Social interaction/play with your child:
One of the most convenient ways for your child to learn communication is through interactive play and social interaction. This helps in teaching communication skills to children with autism as it provides opportunities for your child to develop communication initiation and is tempted to interact. Some of the activities that you can do with your child is to perform pretend play such as: doctor set/kitchen set pretend play, flipping through a book with your child, playing at the park, engaging your child with peers at the park.
Use of visual supports:
Training the child with visual support can foster speech and language development. Some examples include visual time tables, pictorial representations of animals, numbers, fruits, vegetables. Using picture boards for sorting and matching can assist in developing receptive and expressive language skills.
Reward your child:
Provide a reinforcement to your child when a certain target has been achieved. (Eg: your child has earned 5 stars for the day, reward them with an item of their liking). This will encourage the developing milestones to occur more often and consistently.
These are some of the stimulation techniques that can be used in teaching communication skills in your child with Autism. As parents, you may employ any technique or a combination of techniques to assist your child's language development.
Speech Therapy for Autism is performed by a qualified the Speech Language Pathologist who collaborates with other professionals to modify and make efficient, the flow of messages and exchange of information from one person to another.
Speech therapy can be started as soon as a child starts exhibiting the communication and language symptoms of autism.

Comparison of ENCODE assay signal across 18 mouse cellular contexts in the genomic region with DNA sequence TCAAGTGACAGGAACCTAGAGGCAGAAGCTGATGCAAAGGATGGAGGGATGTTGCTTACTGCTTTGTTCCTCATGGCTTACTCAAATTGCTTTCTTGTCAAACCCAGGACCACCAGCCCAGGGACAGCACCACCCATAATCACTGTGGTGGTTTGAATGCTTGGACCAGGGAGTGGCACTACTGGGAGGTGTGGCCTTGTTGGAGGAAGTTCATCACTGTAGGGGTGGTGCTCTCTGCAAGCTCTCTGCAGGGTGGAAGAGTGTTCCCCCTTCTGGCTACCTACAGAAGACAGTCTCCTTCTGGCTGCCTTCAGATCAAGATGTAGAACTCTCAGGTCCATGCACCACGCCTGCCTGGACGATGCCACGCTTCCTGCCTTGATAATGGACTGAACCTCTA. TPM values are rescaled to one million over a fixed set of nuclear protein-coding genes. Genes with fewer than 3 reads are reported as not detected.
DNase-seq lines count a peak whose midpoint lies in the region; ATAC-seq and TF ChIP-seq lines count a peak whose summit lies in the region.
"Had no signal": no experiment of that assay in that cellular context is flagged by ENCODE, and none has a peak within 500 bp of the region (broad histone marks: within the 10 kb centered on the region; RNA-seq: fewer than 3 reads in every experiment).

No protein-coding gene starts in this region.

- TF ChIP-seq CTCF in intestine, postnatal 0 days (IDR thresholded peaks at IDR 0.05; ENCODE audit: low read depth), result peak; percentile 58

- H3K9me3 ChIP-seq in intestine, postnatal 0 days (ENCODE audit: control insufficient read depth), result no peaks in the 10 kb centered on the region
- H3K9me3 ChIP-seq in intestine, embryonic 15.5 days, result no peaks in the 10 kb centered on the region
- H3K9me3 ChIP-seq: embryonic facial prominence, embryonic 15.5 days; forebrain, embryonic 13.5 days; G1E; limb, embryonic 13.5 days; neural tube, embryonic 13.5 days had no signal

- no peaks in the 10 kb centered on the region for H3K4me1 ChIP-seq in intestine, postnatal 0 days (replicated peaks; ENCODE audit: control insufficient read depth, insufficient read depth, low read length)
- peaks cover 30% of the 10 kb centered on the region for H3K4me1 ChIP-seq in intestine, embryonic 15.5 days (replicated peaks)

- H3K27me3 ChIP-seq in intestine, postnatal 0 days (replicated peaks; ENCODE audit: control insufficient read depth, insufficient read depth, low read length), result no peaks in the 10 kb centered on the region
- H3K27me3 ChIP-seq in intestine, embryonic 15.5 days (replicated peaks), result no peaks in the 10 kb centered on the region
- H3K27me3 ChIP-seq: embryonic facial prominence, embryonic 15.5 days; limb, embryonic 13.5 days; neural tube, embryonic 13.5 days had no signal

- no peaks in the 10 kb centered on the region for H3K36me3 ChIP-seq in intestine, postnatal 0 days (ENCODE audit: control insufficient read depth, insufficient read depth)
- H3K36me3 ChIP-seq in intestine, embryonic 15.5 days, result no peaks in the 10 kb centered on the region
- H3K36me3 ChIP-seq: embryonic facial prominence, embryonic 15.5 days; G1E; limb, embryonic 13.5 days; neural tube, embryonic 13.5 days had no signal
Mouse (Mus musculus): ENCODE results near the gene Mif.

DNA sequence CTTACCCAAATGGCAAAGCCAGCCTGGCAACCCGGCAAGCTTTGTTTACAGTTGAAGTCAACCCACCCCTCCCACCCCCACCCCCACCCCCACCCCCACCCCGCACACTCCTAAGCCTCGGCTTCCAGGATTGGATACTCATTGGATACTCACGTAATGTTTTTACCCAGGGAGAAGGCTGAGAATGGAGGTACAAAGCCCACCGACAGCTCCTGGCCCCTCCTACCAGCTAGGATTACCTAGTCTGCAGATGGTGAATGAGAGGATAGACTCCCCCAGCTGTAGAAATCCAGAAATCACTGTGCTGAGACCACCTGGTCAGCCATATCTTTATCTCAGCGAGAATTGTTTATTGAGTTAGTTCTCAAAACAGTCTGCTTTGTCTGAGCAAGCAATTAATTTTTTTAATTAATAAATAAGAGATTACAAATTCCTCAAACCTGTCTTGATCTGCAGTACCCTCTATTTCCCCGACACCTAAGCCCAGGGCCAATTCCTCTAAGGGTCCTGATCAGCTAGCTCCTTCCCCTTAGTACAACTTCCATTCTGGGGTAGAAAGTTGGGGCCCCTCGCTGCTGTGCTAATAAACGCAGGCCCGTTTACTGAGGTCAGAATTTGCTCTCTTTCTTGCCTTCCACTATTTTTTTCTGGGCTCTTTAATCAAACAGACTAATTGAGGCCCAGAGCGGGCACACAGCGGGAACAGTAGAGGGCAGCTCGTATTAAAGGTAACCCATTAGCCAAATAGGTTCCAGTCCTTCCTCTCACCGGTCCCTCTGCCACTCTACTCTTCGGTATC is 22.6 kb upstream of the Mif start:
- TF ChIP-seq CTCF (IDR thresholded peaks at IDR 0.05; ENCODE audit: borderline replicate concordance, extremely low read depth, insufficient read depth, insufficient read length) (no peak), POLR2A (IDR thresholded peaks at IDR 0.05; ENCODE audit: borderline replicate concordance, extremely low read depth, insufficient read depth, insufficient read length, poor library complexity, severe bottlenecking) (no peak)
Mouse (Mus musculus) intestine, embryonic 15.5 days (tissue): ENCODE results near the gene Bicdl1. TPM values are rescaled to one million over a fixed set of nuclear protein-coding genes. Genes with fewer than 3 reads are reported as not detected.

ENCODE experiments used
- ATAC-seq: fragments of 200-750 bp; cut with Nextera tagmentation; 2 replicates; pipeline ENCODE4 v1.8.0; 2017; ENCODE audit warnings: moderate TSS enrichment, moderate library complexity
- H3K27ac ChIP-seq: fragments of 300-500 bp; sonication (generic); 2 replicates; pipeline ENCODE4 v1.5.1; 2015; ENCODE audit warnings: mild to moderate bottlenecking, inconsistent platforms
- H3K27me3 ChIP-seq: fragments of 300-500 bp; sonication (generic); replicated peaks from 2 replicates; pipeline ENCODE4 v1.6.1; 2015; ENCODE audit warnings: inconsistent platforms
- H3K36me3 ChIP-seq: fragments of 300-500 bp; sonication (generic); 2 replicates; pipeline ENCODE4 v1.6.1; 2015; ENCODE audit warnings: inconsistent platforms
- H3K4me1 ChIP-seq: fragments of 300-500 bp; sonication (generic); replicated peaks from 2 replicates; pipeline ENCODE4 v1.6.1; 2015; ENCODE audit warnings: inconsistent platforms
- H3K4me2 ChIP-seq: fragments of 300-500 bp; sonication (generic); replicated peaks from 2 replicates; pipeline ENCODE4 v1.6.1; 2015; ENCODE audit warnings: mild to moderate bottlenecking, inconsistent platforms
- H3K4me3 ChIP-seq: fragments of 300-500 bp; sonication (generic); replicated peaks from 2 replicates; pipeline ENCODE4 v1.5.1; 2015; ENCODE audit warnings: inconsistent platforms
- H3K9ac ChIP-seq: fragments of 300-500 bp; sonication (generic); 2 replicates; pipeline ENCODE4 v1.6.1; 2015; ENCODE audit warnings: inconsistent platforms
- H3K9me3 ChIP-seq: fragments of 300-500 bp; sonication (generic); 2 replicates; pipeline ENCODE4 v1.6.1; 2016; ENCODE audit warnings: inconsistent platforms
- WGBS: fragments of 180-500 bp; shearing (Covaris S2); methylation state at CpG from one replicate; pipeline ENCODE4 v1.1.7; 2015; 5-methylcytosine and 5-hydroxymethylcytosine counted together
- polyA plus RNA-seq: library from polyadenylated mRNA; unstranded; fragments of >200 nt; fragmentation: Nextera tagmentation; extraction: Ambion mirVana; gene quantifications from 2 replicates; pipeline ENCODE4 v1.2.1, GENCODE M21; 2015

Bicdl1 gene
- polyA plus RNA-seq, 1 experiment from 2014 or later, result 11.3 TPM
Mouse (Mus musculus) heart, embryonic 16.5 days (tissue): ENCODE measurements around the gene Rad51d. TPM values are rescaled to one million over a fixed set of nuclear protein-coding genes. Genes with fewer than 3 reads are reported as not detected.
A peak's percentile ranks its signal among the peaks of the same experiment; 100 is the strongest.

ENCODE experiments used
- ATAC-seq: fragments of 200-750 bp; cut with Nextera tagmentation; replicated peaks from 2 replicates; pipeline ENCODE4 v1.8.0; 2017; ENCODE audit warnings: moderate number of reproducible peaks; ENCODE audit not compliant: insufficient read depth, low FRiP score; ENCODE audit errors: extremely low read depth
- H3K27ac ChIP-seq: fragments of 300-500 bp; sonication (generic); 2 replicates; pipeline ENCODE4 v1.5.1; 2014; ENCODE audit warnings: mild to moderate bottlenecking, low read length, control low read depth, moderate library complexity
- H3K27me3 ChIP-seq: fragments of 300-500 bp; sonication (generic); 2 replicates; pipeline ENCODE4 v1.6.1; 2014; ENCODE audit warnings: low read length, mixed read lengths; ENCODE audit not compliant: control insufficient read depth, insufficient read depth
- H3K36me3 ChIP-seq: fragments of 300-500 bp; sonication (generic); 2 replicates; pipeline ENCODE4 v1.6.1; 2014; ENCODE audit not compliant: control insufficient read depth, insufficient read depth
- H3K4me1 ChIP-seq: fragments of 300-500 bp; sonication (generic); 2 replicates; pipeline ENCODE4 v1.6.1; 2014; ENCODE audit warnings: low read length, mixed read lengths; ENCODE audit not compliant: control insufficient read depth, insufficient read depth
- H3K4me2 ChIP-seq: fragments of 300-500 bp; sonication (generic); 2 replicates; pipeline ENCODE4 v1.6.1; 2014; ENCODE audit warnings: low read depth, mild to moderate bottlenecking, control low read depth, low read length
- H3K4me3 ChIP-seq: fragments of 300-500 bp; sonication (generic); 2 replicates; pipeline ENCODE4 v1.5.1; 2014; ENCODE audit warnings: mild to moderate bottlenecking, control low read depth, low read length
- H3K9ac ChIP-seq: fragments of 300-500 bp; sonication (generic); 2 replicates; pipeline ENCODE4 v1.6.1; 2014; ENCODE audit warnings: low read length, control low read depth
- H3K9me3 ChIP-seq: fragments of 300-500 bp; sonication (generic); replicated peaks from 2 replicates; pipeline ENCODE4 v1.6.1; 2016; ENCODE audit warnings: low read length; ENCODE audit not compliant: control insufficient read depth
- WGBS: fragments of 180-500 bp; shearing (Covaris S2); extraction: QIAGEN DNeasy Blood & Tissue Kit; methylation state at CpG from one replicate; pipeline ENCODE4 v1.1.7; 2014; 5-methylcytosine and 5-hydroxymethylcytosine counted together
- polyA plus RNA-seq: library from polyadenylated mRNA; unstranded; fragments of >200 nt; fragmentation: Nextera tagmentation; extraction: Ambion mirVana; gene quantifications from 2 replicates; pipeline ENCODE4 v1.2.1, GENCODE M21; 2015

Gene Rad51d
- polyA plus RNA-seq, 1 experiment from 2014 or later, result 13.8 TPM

Your Speech Therapist may suggest the therapies to be conducted at least 2-3 times per week. Our database can be used to find a speech language pathologist based on city, state, and country. They normally work in close association with the occupational therapist and pediatrician.
Speech therapy includes various techniques, exercises, activities and aids, which work towards improving coordination of speech muscles through strengthening and coordination exercises, sound repetition and imitation.
Speech therapy techniques might include:
Signing or typing
Picture exchange communication systems that start out using pictures instead of words to help your child learn to communicate. This can be done by the means of aids such as picture boards with words.
Using sounds to which a person is over- or under-sensitive to expand and compress speech sounds
Improving articulation of speech by massaging or exercising lips or facial muscles
Having individuals sing songs composed to match the rhythm, stress, and flow of sentences
Benefits have also been seen by a treatment philosophy called Social Thinking. It teaches children about the relationship between how we think and behave, and how others respond to us. Your speech language pathologist also might bring out some blow toys and whistles and have "blow the cotton ball" relay races to strengthen muscles used in speech and eating. There are what may seem like more fun strategies to help children tolerate different sensations in their mouths, such as, Using crazy straws, a toothbrush that makes music, and blowing bubbles.